ERODING CIVIL RIGHTS: This vote of no confidence comes “after five months of investigation and the disclosure of thousands of pages of internal Justice Department documents” that contradict Gonzales’s explanations for why the U.S. attorneys were dismissed and what role the White House played in the process. But even before the prosecutor purge, Gonzales steadily politicized the Justice Department. The Washington Post reports today that at “least one-third of the immigration judges appointed by the Justice Department since 2004 have had Republican connections or have been administration insiders, and half lacked experience in immigration law.” As the Justice Department spokesman admits, “immigration judges are considered civil service employees who may not be chosen based on political factors.” In the Justice Department’s Civil Rights Division, just 42 percent of the lawyers hired since 2003 have strong civil rights backgrounds, compared to 77 percent in 2001-2002. These political appointees have aggressively gone after so-called voter fraud, which is, as the New York Times noted, the Bush administration’s “code for suppressing the votes of minorities and poor people.” In 2004, high-ranking Justice political appointees overruled the Department’s attorneys and analysts who “recommended rejecting” Georgia’s voter ID law “because it was likely to discriminate against black voters.” More recently, the Bush adminstration has attempted to cover-up the partisan firings by accusing several of the ousted U.S. attorneys of failing to aggressively pursue charges of voter fraud, even though there has been very little evidence of any such fraud.
TWISTING CIVIL LIBERTIES: Last month’s dramatic testimony by former Deputy Attorney General James Comey described the shocking lengths that the White House went to in order to gain legal sanction for its warrantless wiretapping program. He revealed that Bush called then-Attorney General John Ashcroft’s wife to seek permission for former chief of staff Andrew Card and then-White House counsel Alberto Gonzales to visit a debilitated and hospitalized Ashcroft at his bedside. Testifying before Congress in Jan. 2006, Gonzales claimed, “There has not been any serious disagreement about the program that the president has confirmed.” But Comey said that he and several other top Justice officials threatened a mass resignation over the program in 2004. Last week, Gonzales again contradicted himself, stating that he and Comey were referring to the same program. “Comey’s testimony related to a highly classified program which the president confirmed to the American people sometime ago,” he said. If Gonzales is now telling the truth, that can only mean that he lied under oath in 2006.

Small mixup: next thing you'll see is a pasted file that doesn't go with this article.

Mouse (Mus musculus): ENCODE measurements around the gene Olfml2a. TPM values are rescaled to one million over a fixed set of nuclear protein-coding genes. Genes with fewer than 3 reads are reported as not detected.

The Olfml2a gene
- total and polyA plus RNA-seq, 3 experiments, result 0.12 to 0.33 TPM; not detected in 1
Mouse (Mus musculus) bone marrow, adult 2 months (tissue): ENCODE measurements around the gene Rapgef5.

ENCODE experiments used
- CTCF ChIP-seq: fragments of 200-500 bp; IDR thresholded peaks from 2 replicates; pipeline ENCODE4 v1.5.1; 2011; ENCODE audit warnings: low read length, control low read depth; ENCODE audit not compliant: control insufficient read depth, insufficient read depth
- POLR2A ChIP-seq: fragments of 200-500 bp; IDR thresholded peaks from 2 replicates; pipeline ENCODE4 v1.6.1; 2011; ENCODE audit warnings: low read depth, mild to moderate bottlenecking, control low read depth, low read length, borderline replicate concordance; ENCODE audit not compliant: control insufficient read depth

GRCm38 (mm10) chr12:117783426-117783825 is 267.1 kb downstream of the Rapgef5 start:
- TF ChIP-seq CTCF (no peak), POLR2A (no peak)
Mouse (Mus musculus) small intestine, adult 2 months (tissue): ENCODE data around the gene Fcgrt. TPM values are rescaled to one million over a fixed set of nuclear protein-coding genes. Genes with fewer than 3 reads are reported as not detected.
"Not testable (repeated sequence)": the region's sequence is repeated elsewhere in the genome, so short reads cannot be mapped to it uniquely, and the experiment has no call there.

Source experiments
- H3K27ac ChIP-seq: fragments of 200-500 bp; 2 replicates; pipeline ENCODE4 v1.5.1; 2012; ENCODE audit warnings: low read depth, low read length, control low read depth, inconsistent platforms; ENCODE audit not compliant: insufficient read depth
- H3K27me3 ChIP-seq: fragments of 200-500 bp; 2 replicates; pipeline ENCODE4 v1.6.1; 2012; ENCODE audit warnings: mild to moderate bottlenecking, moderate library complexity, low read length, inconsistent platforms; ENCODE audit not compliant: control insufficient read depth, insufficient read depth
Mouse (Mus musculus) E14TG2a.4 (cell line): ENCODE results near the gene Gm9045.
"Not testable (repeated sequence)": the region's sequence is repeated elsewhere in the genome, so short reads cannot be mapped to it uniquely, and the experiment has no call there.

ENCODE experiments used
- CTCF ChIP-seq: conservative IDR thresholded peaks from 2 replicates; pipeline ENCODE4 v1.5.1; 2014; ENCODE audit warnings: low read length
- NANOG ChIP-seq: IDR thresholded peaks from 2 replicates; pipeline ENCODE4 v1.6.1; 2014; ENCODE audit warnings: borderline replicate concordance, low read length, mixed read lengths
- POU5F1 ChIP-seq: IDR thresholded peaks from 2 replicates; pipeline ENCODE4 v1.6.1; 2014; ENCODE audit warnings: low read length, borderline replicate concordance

CRAFTING TORTURE: In 2005, Washington Post columnist Richard Cohen wrote that “Gonzales is supposed to be a singular American success story.” In reality, as he noted, Gonzales’s elevation has had unfortunate “Orwellian” consequences for America’s human rights record, paving the way for abuses at Abu Ghraib and Guantanamo Bay. As White House counsel in 2002, Gonzales prepared a memo for Bush that detainees captured in Afghanistan were not eligible for Geneva Convention protections: “In my judgment, this new paradigm renders obsolete Geneva’s strict limitations on questioning of enemy prisoners and renders quaint some of its provisions.” He also “argued that dropping Geneva would allow the president to ‘preserve his flexibility’ in the war on terror.”
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TECH INSIDER: Office of Special Counsel report on General Services Administration chief Lurita Doan’s violations delivered to President Bush.
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“Those disagreements [between former Deputy Attorney General James Comey and the White House] did not — were not about the particular activities that the president has publicly described, that we have termed the Terrorist Surveillance Program.”
“Mr. Comey’s testimony related to a highly classified program which the president confirmed to the American people sometime ago.”